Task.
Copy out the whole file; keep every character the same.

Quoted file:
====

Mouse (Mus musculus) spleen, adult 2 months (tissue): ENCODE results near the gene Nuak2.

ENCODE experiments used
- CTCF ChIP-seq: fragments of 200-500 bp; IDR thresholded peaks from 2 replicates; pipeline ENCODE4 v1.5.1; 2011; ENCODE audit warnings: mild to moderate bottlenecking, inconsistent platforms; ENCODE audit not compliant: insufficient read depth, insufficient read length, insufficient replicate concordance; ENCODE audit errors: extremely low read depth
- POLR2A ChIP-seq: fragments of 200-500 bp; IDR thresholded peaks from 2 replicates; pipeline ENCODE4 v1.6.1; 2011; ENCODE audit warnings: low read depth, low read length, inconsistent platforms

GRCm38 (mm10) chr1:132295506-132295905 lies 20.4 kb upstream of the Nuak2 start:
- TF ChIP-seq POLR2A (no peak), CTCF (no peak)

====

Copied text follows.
Mouse (Mus musculus) spleen, adult 2 months (tissue): ENCODE results near the gene Nuak2.

ENCODE experiments used
- CTCF ChIP-seq: fragments of 200-500 bp; IDR thresholded peaks from 2 replicates; pipeline ENCODE4 v1.5.1; 2011; ENCODE audit warnings: mild to moderate bottlenecking, inconsistent platforms; ENCODE audit not compliant: insufficient read depth, insufficient read length, insufficient replicate concordance; ENCODE audit errors: extremely low read depth
- POLR2A ChIP-seq: fragments of 200-500 bp; IDR thresholded peaks from 2 replicates; pipeline ENCODE4 v1.6.1; 2011; ENCODE audit warnings: low read depth, low read length, inconsistent platforms

GRCm38 (mm10) chr1:132295506-132295905 lies 20.4 kb upstream of the Nuak2 start:
- TF ChIP-seq POLR2A (no peak), CTCF (no peak)